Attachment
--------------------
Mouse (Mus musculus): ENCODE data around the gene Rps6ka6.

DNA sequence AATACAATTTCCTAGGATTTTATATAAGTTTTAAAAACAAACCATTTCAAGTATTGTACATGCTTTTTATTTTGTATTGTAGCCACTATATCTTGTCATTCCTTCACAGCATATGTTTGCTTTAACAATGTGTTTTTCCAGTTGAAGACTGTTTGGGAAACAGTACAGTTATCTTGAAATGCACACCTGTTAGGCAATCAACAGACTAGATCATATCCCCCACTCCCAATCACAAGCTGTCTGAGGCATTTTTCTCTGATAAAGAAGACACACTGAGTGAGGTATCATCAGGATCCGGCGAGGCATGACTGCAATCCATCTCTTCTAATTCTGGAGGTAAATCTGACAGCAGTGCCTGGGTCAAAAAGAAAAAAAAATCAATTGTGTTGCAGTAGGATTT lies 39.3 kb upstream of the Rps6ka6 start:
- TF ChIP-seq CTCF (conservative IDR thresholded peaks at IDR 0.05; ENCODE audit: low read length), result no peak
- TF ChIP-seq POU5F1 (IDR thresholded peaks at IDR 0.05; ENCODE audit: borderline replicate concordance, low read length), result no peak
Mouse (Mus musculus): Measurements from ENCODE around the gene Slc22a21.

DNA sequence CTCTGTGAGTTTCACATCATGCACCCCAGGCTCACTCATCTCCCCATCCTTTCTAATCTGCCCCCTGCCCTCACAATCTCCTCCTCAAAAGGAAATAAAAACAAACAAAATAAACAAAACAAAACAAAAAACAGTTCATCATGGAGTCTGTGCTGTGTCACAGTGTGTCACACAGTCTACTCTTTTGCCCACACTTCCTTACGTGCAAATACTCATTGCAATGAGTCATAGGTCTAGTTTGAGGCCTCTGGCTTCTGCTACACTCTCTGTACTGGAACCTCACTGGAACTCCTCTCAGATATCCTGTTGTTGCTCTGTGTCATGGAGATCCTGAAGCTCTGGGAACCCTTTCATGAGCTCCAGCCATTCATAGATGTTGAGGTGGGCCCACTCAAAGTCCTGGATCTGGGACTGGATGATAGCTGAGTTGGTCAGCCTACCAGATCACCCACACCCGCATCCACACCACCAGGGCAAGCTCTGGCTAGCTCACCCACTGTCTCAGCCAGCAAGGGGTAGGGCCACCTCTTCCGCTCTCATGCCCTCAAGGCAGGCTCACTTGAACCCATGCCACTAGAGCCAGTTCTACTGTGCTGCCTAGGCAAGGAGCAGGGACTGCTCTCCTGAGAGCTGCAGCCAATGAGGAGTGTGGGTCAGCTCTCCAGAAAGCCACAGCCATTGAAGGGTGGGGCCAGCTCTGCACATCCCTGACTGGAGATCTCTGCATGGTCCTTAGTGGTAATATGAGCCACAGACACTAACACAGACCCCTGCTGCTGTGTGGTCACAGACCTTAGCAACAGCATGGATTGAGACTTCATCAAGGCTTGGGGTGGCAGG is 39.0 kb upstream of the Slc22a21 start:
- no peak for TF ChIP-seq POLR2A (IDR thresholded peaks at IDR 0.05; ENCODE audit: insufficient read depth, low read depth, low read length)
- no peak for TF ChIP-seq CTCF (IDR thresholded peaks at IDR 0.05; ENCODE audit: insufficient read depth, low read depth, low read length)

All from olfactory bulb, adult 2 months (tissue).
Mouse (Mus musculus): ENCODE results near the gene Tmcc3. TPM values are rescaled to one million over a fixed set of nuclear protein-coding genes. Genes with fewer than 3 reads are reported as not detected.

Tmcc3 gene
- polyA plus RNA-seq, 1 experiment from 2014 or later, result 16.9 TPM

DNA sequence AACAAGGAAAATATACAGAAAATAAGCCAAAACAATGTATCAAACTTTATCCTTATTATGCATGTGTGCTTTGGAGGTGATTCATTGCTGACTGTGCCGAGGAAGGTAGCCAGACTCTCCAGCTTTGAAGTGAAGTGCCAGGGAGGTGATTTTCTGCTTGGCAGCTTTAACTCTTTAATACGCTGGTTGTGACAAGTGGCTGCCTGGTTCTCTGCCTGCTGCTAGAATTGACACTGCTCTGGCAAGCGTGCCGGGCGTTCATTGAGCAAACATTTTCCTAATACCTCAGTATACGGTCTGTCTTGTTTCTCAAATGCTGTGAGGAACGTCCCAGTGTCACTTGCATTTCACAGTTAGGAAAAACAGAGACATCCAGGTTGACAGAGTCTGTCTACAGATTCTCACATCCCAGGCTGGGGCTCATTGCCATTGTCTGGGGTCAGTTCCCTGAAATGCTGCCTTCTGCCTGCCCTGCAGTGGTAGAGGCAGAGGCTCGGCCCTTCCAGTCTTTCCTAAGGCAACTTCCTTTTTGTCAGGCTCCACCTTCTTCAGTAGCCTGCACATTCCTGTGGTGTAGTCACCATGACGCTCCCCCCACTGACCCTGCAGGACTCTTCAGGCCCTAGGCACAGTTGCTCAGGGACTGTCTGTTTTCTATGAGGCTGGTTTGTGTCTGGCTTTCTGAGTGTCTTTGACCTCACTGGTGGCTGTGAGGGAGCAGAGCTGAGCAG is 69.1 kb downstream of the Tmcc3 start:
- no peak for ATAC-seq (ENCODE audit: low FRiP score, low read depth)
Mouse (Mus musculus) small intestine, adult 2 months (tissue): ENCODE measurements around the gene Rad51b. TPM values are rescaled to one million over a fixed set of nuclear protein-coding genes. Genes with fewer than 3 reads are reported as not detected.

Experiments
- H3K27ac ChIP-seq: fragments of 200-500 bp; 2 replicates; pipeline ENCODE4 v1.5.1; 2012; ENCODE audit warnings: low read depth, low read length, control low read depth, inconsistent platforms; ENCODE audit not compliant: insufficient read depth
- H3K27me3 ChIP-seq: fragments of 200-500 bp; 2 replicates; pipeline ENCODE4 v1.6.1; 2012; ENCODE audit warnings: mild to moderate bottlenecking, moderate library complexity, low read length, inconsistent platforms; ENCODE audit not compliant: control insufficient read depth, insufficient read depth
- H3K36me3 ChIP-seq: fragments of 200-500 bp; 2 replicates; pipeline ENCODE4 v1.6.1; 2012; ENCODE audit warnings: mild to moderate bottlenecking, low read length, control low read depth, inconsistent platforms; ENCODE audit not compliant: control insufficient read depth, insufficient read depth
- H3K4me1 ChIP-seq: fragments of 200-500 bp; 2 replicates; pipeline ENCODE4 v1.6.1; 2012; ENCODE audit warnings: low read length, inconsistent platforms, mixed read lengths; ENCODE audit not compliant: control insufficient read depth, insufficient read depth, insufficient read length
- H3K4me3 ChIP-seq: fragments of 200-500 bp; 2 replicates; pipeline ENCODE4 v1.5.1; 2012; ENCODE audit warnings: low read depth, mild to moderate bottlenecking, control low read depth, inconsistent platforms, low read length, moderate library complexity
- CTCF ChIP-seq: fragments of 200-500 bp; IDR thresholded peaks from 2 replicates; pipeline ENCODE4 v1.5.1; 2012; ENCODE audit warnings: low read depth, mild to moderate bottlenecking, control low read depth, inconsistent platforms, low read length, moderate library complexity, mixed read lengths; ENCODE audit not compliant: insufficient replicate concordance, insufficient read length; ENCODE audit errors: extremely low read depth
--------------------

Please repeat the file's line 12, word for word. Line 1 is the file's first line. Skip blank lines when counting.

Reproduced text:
- polyA plus RNA-seq, 1 experiment from 2014 or later, result 16.9 TPM